A Lancet commentary supportive of New York City Mayor Michael Bloomberg’s
effort to curb the size of sugar-sweetened beverages sold in the city
questions whether food and beverage industry partnerships with minority
advocacy organizations are “merely a smokescreen to hide the continued
targeting of the most susceptible consumers.” Comparing “Big Soda” to “Big
Tobacco,” the article refers to a recent article, summarized in Issue 472 of this
Update, to suggest that the answer to the question is yes. The article also
cites the Access to Nutrition Index, which ranked companies, in part, on their
“nutrition-related commitments, performance and disclosure practices,” to
call for continued industry monitoring with the aim of reinforcing “the best
business practices.” The Index is discussed in Issue 475 of this Update.

In a related development, Center for Science in the Public Interest Executive Director Michael Jacobson has authored an article for Huffington Post arguing that soft drink companies learned from cigarette manufacturers how to use philanthropy to enlist allies who would oppose initiatives, such as the Bloomberg sugar-sweetened beverage restrictions, that could affect corporate profits. Jacobson also discusses corporate grants to public health organizations that he claims influenced their less-than-strident positions on soft-drink consumption. He concludes, “Food isn’t tobacco. . . . But the playbook is the same, and we ignore it at our peril.” See Huffington Post, March 20, 2013; The Lancet, March 23, 213.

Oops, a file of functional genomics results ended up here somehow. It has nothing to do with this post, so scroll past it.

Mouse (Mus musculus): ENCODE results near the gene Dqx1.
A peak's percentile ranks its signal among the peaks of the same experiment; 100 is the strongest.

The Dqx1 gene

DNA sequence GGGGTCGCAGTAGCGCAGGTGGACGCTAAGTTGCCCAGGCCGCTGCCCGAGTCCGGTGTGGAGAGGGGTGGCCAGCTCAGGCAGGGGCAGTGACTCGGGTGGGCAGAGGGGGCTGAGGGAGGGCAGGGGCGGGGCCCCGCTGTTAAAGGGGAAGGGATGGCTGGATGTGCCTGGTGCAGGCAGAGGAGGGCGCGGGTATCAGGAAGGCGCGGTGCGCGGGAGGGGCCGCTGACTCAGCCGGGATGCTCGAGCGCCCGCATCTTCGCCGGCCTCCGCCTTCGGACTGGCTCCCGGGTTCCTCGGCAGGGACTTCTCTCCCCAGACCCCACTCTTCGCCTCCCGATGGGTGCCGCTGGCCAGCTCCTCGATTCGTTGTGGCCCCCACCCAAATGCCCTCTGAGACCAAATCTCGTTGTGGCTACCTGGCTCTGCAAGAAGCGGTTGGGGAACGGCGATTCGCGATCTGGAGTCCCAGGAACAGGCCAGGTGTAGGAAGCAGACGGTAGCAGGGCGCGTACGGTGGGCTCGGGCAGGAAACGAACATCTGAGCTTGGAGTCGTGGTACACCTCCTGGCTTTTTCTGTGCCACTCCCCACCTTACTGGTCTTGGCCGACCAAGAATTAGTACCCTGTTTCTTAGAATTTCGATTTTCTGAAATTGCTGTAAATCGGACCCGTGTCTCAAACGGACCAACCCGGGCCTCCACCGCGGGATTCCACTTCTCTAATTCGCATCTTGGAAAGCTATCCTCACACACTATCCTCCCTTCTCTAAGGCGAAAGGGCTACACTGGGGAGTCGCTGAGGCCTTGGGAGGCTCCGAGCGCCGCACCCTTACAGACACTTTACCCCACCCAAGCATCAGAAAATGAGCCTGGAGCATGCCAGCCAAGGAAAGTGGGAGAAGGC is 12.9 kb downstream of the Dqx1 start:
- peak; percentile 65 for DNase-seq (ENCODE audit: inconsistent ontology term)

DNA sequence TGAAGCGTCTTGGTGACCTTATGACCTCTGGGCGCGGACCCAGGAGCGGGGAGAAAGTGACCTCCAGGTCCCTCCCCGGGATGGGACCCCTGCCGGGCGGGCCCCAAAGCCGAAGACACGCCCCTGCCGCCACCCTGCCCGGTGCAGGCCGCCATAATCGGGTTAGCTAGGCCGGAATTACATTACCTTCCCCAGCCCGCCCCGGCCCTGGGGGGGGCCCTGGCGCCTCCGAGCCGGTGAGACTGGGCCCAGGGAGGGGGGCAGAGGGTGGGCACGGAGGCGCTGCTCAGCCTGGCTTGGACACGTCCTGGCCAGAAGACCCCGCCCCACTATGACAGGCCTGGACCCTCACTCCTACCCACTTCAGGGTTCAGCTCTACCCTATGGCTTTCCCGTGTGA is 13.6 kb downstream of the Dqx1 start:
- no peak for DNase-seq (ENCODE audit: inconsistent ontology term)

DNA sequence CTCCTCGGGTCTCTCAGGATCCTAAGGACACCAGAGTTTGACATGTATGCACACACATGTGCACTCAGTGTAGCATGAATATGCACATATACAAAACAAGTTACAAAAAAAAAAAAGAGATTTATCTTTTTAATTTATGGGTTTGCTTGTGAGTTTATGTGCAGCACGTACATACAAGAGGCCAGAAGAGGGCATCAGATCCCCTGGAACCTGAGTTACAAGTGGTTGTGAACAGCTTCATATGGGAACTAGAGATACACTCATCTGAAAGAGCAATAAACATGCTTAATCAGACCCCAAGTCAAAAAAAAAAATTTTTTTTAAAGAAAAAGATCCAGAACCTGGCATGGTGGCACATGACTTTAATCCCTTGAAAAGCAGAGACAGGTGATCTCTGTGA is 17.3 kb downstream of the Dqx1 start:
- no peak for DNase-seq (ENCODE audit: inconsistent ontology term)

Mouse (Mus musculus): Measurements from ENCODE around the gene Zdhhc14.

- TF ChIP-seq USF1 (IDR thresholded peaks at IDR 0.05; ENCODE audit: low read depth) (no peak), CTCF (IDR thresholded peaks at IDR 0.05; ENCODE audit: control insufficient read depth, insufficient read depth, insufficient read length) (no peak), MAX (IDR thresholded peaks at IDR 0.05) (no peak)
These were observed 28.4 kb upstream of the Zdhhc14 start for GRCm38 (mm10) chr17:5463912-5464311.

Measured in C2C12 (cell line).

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For decades, manufacturers, distributors and retailers at every link in the food chain have come to Shook, Hardy & Bacon to partner with a legal team that understands the issues they face in today's evolving food production industry. Shook attorneys work with some of the world's largest food, beverage and agribusiness companies to establish preventative measures, conduct internal audits, develop public relations strategies, and advance tort reform initiatives.

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